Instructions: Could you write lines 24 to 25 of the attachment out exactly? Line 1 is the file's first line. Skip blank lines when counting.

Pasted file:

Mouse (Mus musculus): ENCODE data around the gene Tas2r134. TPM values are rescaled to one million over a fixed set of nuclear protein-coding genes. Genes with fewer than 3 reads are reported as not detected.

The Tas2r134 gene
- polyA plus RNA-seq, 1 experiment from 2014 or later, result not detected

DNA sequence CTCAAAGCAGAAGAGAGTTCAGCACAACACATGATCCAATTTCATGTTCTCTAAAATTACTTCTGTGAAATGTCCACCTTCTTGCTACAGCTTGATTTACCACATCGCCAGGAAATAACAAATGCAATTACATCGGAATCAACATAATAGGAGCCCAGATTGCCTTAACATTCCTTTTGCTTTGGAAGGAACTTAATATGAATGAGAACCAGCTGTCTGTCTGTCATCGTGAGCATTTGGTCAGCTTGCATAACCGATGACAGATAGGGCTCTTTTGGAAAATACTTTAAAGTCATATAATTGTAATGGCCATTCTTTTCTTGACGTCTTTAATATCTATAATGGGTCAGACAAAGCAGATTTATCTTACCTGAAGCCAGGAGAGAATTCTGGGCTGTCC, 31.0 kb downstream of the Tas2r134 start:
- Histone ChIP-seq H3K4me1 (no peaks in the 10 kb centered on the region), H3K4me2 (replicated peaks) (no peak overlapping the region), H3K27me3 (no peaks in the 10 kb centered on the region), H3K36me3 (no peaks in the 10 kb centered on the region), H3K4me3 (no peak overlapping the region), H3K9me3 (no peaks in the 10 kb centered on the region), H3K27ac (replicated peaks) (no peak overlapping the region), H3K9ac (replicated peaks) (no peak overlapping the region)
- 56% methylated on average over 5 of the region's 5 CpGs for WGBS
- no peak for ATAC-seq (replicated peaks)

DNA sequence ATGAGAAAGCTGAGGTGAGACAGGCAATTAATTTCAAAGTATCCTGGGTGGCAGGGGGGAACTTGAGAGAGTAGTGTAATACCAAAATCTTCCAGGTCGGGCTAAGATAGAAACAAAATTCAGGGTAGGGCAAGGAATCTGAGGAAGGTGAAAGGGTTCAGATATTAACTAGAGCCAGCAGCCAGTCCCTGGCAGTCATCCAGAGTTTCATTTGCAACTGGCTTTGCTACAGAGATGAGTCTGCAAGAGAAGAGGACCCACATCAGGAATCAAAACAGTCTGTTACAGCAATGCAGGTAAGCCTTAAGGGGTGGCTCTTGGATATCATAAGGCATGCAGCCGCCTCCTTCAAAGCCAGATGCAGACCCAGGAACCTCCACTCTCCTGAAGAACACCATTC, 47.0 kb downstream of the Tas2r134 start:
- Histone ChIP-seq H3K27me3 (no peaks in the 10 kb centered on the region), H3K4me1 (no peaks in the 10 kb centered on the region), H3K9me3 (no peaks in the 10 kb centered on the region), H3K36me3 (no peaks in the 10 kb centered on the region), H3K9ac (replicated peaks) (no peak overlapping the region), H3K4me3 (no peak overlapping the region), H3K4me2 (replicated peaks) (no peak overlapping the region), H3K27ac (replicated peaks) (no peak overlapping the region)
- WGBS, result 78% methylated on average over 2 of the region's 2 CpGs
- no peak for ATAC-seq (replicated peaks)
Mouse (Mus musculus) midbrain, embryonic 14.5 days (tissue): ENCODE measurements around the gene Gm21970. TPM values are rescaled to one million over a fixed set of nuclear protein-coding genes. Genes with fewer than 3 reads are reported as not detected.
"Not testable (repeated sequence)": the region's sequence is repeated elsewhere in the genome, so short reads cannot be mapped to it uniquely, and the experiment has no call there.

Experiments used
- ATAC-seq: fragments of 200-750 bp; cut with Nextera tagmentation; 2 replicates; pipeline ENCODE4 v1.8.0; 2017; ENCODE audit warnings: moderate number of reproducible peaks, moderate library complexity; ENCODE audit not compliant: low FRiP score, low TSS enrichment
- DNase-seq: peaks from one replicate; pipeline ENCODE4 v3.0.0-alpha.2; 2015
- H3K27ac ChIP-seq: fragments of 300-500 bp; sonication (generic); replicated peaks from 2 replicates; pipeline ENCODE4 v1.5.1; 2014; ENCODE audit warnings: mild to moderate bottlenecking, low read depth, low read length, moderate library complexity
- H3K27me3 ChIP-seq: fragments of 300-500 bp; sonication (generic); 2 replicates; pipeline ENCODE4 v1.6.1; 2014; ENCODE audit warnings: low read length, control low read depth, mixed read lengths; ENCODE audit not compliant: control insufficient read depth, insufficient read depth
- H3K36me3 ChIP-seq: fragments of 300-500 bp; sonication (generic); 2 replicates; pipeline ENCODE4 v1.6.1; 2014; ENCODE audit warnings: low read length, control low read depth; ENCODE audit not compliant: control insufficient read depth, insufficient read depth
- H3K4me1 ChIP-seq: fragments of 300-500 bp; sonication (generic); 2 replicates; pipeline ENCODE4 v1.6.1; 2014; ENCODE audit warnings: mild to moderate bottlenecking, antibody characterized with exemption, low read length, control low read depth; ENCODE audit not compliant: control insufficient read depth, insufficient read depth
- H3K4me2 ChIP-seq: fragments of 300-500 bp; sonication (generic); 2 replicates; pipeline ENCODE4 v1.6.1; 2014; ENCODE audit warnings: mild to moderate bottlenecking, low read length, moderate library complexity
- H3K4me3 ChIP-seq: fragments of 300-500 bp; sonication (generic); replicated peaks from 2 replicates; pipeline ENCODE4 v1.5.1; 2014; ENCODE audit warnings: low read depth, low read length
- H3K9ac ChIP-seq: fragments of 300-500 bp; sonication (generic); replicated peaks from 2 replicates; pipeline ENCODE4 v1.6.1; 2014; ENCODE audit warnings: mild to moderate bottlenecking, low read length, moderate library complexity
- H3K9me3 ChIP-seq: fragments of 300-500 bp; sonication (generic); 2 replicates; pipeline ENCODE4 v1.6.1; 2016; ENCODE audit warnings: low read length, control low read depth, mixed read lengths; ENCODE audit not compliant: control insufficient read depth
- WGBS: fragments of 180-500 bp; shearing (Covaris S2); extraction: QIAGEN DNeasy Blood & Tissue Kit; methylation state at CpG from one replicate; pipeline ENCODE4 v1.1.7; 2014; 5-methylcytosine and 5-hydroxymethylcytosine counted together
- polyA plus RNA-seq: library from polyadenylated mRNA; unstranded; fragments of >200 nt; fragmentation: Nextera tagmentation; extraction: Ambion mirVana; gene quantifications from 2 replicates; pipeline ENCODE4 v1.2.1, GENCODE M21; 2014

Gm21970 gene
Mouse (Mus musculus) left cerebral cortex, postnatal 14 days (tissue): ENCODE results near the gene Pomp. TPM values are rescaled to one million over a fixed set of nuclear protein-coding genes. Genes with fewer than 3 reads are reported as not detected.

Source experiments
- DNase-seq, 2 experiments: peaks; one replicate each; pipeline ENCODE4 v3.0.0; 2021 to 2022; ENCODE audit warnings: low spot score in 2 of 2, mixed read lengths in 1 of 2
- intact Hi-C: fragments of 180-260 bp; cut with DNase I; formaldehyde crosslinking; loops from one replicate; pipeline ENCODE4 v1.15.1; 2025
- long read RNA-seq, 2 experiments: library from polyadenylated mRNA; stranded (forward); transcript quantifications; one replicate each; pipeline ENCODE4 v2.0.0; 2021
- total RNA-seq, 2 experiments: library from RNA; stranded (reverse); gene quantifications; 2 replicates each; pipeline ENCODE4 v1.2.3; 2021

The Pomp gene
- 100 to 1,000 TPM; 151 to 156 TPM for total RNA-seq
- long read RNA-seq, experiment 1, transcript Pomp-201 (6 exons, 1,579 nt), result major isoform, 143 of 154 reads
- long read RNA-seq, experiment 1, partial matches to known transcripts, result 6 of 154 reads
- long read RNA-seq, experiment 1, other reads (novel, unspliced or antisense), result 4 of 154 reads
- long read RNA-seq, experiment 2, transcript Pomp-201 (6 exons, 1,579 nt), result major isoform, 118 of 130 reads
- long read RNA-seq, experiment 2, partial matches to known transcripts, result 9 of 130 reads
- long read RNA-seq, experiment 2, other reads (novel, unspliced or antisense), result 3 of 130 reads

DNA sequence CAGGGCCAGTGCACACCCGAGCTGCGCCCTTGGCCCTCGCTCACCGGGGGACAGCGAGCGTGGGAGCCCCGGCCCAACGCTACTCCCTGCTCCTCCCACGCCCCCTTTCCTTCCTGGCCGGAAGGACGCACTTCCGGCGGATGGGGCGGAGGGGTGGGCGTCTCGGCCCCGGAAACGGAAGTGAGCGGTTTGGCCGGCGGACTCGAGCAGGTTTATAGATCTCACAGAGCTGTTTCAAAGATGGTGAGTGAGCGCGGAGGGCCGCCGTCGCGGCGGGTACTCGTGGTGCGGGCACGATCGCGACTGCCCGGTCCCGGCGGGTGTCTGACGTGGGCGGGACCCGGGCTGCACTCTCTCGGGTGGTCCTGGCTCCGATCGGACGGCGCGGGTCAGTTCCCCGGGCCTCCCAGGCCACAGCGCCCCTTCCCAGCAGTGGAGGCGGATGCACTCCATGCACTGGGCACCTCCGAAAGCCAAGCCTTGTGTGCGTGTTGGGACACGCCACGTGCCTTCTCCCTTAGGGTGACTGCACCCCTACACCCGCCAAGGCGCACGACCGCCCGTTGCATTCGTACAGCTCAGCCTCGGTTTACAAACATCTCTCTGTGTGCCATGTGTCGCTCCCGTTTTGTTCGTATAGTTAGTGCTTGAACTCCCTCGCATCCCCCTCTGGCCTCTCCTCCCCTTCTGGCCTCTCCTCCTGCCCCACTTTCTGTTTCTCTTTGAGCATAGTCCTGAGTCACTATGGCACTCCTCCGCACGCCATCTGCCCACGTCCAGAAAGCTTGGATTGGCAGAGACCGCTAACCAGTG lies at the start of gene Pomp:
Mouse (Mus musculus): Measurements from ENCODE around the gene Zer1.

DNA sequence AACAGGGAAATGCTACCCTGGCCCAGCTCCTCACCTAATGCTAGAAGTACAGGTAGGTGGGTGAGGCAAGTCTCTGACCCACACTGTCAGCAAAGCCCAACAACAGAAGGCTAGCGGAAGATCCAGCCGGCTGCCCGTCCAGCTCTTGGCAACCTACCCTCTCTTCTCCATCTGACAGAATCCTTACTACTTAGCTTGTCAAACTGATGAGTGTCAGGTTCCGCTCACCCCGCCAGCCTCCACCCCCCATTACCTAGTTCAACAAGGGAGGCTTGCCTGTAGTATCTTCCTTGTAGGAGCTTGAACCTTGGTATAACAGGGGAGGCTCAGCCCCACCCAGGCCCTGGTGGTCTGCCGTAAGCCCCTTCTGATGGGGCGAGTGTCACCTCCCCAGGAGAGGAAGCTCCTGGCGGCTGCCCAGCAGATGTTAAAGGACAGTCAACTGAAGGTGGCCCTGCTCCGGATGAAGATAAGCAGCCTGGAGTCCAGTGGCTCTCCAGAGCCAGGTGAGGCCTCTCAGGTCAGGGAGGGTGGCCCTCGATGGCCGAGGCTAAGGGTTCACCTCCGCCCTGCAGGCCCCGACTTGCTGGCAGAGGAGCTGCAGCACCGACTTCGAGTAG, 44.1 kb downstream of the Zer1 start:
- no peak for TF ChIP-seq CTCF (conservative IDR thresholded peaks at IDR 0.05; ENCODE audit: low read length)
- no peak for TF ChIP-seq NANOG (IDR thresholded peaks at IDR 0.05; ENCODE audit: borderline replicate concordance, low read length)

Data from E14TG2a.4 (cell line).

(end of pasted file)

- H3K9me3 ChIP-seq: fragments of 300-500 bp; sonication (generic); 2 replicates; pipeline ENCODE4 v1.6.1; 2016; ENCODE audit warnings: low read length, control low read depth, mixed read lengths; ENCODE audit not compliant: control insufficient read depth
- WGBS: fragments of 180-500 bp; shearing (Covaris S2); extraction: QIAGEN DNeasy Blood & Tissue Kit; methylation state at CpG from one replicate; pipeline ENCODE4 v1.1.7; 2014; 5-methylcytosine and 5-hydroxymethylcytosine counted together